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Review
, 54 (1), 92-112

Hippocampal Abnormalities and Memory Deficits: New Evidence of a Strong Pathophysiological Link in Schizophrenia

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Review

Hippocampal Abnormalities and Memory Deficits: New Evidence of a Strong Pathophysiological Link in Schizophrenia

Patrice Boyer et al. Brain Res Rev.

Abstract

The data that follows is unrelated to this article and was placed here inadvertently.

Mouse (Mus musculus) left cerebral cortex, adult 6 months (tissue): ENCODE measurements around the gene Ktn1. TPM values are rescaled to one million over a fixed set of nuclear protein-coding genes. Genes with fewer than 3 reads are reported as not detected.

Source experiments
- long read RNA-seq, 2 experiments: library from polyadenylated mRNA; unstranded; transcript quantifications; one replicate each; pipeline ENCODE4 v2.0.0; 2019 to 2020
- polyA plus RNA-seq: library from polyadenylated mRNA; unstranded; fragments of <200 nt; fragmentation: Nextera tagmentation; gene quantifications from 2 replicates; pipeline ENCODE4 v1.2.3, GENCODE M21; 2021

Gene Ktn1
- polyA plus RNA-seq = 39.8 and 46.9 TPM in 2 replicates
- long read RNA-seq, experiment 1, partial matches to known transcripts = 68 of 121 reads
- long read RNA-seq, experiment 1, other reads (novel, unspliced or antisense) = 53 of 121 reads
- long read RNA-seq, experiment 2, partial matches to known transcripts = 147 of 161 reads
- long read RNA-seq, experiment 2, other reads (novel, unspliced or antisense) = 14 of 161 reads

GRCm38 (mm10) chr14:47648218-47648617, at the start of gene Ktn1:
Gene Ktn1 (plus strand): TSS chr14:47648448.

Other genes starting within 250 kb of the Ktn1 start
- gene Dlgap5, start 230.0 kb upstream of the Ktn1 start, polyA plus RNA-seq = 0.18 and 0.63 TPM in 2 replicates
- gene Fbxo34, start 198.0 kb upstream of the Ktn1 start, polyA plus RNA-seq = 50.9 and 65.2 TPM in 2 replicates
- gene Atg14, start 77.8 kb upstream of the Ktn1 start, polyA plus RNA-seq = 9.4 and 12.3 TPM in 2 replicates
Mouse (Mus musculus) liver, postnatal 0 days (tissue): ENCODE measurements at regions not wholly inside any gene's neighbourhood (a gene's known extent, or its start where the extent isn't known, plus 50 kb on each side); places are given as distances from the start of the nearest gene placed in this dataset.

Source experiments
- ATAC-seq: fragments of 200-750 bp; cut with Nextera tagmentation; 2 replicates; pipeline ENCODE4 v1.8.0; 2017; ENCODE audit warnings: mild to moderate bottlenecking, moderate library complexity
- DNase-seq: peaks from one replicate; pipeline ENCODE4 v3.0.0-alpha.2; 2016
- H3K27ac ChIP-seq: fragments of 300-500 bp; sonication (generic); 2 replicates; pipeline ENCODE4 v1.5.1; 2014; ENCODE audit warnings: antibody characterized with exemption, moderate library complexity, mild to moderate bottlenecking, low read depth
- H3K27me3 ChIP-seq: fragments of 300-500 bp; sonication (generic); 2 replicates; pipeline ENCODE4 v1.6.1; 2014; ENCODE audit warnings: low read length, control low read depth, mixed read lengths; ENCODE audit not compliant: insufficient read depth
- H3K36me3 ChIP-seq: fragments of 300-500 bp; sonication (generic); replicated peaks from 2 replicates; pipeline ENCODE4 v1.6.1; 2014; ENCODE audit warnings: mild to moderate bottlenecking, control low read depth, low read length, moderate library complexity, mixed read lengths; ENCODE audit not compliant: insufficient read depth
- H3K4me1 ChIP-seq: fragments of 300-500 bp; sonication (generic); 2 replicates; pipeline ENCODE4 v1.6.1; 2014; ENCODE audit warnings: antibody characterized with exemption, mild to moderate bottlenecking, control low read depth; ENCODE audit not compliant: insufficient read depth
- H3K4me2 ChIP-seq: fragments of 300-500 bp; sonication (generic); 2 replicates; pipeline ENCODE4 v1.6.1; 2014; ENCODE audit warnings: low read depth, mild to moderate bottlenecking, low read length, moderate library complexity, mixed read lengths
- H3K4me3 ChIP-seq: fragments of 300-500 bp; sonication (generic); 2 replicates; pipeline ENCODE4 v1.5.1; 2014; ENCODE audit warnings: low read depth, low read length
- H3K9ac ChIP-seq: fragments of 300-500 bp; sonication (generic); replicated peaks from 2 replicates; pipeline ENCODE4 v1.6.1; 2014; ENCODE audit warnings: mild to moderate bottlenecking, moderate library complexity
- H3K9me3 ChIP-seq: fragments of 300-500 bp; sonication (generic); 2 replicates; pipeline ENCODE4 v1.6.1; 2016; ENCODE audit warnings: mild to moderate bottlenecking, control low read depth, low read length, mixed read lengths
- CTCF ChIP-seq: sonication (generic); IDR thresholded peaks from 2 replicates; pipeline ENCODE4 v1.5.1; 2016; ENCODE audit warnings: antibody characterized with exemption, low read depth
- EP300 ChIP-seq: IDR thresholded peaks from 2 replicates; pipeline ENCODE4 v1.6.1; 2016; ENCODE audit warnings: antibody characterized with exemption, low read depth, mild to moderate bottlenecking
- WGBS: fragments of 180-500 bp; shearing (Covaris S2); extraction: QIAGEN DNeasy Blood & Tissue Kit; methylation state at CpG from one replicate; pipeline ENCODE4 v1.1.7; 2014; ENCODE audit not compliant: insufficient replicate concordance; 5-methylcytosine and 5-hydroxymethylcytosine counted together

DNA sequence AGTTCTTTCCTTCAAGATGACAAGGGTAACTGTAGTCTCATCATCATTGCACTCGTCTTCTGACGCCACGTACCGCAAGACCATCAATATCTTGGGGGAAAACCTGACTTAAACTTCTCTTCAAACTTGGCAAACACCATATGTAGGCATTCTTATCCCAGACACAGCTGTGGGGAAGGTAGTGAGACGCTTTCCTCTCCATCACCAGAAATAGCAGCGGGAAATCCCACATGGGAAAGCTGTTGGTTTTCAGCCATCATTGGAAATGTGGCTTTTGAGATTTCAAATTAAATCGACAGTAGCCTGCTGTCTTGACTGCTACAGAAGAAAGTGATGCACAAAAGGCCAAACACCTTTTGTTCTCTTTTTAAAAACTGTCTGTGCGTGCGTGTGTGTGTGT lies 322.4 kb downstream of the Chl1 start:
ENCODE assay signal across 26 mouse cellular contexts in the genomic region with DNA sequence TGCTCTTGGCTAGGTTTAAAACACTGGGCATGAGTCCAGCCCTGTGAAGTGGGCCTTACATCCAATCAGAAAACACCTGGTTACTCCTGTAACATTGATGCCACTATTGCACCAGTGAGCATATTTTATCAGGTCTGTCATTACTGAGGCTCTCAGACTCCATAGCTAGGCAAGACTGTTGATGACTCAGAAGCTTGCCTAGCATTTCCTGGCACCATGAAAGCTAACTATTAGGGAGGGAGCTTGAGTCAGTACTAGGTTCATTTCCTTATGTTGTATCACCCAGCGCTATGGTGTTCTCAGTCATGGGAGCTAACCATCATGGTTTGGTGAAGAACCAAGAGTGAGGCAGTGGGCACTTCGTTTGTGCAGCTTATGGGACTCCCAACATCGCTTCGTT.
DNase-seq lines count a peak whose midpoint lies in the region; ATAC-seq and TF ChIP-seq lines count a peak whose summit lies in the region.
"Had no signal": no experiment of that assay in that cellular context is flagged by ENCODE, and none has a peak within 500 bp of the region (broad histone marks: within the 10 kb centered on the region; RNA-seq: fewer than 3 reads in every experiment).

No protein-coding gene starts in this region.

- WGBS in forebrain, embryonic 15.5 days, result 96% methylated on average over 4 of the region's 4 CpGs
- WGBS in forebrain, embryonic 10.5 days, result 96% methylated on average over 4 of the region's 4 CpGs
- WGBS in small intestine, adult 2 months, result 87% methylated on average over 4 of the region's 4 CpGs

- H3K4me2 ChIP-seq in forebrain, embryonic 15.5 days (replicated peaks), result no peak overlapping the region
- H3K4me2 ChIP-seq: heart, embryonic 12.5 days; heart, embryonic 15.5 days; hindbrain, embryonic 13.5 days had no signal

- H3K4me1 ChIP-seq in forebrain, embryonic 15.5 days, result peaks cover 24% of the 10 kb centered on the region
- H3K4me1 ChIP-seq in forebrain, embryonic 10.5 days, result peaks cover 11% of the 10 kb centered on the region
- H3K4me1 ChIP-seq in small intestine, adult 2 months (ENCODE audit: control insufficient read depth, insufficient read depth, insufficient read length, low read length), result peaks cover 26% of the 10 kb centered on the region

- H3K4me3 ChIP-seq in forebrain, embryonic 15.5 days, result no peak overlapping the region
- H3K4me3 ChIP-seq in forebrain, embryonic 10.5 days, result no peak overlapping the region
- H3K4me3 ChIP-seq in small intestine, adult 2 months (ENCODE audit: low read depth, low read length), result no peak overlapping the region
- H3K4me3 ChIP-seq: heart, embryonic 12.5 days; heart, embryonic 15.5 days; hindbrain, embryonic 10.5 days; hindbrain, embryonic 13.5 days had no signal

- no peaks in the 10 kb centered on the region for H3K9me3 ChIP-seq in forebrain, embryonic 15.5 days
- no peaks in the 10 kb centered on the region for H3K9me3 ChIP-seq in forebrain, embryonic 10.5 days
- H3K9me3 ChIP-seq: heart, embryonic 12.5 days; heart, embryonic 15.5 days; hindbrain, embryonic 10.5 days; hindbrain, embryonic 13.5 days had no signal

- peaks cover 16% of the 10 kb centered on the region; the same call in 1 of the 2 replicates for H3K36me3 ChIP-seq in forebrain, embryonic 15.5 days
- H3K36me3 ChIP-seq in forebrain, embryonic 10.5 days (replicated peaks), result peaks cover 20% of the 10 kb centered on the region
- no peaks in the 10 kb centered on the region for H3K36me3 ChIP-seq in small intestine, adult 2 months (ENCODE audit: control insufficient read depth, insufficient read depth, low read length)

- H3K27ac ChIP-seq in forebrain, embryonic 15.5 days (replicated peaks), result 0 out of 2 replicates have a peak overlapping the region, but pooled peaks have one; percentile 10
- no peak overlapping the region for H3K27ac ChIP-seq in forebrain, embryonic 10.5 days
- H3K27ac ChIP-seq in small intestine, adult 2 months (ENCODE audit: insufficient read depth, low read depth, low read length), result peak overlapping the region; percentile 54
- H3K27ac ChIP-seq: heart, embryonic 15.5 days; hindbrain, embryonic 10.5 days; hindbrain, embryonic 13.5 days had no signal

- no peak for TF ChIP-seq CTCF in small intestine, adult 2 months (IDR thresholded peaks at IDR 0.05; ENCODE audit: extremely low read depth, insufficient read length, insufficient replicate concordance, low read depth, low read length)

The central goals of this manuscript are (1) to better characterize what appears to be the most parsimonious account of schizophrenic long-term memory impairment in the neuropsychological literature: a contextual binding deficit rooted in the medial temporal lobes; (2) to link this deficit to concrete abnormalities at the level of the hippocampus; and (3) to suggest that this deficit could lead to the functional impairment experienced by schizophrenia patients in their daily lives. As far as long-term memory is concerned in schizophrenia, there seems to be a general agreement to conclude that explicit mechanisms are disturbed compared to relatively spared implicit mechanisms. More precisely, both subsystems of explicit memory (i.e., episodic and semantic) appear to be dysfunctional in this patient population. Errors during the encoding processes could be responsible for this dysfunction even if retrieval per se is not totally spared. Recently, a number of studies have suggested that impairments in conscious recollection and contextual binding are closely linked to episodic memory deficit. Since the hippocampal formation is considered to be the central element in the neural support for contextual binding and episodic memory, we have conducted an extensive review of the literature concerning the hippocampal formation in schizophrenia. Emerging evidence from varying disciplines confirm the coherence of the different anomalies reported concurrently at the neuroanatomical, neurodevelopmental, biochemical, and genetic levels. It seems highly probable that the synaptic disorganization in the hippocampus concerns the regions crucial for encoding and contextual binding memory processes. The consequences of these deficits could result in schizophrenia patients experiencing major difficulties when facing usual events which have not been encoded with their proper context.

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